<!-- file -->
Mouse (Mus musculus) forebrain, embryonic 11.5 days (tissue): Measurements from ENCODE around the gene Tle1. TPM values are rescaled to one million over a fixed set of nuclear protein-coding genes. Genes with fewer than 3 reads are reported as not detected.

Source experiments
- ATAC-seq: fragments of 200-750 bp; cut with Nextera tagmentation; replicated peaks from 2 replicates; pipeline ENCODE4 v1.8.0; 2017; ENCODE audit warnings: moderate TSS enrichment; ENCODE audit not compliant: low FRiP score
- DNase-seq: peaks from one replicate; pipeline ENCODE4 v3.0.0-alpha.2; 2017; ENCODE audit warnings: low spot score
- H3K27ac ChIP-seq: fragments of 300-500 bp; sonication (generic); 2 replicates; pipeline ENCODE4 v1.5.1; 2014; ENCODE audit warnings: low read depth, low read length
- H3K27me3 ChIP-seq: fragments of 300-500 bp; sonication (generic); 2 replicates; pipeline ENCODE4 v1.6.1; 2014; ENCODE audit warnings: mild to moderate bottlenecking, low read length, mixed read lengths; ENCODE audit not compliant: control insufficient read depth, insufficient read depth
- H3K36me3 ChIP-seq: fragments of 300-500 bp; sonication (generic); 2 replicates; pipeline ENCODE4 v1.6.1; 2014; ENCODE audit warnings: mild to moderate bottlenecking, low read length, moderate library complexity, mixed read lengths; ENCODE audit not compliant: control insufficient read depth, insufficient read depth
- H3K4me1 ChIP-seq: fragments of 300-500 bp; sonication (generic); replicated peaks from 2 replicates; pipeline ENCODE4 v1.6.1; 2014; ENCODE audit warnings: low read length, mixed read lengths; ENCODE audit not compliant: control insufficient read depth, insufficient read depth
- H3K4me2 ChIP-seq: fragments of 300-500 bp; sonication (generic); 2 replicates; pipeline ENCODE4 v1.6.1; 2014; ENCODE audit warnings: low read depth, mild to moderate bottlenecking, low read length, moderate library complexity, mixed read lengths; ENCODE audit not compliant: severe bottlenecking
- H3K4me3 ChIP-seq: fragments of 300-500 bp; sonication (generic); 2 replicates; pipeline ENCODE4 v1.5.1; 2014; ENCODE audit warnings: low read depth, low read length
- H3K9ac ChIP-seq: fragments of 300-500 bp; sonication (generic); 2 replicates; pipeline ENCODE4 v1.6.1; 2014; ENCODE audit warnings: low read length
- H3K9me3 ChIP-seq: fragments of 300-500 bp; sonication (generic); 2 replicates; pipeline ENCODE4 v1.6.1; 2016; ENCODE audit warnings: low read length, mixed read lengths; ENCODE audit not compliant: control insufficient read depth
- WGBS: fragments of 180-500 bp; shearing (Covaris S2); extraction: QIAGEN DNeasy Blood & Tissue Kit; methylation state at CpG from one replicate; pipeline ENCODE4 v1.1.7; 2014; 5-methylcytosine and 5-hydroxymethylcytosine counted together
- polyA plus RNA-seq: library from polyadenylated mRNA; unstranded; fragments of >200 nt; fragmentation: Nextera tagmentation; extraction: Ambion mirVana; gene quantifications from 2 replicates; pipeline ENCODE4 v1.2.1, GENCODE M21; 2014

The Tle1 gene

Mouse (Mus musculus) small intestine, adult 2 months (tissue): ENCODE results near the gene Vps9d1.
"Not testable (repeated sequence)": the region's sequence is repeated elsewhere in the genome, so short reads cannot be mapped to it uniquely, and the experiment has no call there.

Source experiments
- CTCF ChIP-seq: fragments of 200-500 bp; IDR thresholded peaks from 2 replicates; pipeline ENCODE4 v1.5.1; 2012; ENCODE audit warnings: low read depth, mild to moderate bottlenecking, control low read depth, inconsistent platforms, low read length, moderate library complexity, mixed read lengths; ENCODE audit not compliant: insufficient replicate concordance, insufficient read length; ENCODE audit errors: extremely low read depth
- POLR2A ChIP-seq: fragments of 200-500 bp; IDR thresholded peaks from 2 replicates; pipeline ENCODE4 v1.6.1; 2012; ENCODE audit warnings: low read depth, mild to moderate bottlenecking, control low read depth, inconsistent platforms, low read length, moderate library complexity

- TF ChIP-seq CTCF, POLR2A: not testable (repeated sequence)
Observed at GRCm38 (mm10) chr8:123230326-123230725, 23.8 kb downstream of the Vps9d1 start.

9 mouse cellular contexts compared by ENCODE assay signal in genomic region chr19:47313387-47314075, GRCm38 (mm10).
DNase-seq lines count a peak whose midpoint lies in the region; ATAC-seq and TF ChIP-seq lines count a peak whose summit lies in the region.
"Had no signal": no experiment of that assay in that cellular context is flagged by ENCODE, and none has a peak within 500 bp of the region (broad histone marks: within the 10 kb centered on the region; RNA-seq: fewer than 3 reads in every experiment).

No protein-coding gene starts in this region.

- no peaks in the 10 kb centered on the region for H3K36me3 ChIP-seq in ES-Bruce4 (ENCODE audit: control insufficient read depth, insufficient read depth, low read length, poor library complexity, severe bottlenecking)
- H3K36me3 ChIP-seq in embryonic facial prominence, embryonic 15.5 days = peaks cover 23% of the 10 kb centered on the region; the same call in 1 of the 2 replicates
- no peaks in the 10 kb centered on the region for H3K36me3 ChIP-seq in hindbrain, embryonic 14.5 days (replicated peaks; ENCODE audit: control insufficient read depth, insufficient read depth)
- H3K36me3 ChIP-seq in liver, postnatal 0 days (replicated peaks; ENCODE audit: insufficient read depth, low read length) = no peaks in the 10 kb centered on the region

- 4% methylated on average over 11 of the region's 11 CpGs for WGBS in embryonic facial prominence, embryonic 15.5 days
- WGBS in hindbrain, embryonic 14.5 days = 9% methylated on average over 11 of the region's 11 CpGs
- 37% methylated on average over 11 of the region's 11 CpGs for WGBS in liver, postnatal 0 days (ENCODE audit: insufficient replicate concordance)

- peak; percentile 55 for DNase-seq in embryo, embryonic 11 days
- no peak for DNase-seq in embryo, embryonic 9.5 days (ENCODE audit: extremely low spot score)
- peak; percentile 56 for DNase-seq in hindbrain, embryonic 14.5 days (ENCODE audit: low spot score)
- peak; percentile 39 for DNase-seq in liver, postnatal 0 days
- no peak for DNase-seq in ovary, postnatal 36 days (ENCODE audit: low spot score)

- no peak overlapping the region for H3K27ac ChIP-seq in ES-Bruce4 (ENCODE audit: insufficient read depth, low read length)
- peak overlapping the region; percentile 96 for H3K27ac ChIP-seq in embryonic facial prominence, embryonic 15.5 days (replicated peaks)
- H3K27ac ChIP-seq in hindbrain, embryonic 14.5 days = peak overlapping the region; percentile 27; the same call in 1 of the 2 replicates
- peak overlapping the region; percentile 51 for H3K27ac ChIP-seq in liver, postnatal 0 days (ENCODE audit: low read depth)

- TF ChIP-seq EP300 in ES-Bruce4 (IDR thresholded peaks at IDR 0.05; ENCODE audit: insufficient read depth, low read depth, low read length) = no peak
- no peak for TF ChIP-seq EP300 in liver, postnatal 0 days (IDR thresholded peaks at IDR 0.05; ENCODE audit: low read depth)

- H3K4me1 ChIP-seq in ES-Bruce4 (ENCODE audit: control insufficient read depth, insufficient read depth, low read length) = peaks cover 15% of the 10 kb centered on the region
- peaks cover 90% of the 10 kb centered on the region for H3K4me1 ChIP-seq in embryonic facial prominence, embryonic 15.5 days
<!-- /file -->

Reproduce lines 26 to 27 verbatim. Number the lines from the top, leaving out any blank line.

No protein-coding gene starts in this region.

- no peaks in the 10 kb centered on the region for H3K36me3 ChIP-seq in ES-Bruce4 (ENCODE audit: control insufficient read depth, insufficient read depth, low read length, poor library complexity, severe bottlenecking)